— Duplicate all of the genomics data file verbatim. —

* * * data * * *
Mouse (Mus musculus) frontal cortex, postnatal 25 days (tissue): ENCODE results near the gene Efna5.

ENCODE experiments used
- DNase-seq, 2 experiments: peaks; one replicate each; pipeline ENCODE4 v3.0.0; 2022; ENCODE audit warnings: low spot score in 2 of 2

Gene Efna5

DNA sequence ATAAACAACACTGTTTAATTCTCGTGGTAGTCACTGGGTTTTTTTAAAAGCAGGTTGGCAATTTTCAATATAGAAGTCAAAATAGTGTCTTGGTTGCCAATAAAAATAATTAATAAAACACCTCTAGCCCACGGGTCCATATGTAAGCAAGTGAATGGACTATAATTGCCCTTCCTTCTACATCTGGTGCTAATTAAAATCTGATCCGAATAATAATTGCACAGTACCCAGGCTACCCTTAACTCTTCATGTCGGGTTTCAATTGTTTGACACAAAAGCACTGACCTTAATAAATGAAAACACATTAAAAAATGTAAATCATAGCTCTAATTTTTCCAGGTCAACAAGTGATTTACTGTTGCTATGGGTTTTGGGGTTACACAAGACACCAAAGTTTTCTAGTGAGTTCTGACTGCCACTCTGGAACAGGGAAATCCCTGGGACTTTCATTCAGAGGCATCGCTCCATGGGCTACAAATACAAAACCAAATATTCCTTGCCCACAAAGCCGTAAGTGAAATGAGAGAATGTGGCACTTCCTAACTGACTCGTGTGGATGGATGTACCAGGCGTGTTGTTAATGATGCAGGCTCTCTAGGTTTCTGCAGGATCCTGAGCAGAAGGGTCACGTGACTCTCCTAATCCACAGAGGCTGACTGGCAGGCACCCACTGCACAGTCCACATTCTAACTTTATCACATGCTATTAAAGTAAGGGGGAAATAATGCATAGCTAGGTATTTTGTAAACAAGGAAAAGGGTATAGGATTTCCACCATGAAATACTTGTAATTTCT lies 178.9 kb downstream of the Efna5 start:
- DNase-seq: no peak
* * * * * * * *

Mouse (Mus musculus) frontal cortex, postnatal 25 days (tissue): ENCODE results near the gene Efna5.

ENCODE experiments used
- DNase-seq, 2 experiments: peaks; one replicate each; pipeline ENCODE4 v3.0.0; 2022; ENCODE audit warnings: low spot score in 2 of 2

Gene Efna5

DNA sequence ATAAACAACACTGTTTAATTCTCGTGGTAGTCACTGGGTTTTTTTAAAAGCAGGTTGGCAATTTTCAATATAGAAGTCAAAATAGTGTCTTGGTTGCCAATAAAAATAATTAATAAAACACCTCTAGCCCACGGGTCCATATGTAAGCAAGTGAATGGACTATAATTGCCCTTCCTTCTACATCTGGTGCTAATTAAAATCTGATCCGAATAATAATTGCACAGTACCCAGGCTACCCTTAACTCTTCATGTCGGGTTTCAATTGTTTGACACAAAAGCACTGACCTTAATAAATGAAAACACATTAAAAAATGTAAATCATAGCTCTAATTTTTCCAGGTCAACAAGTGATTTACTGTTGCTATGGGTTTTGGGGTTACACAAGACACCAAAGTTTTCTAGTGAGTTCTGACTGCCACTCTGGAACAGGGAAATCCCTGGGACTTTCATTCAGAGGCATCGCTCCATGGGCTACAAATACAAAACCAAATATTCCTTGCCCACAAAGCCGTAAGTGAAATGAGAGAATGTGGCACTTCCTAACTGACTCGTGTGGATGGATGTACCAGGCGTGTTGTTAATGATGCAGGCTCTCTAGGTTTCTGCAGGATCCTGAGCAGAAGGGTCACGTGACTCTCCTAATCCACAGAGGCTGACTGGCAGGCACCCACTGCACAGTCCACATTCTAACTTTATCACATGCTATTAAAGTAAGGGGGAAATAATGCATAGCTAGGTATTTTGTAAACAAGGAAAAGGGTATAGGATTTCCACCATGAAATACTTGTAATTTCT lies 178.9 kb downstream of the Efna5 start:
- DNase-seq: no peak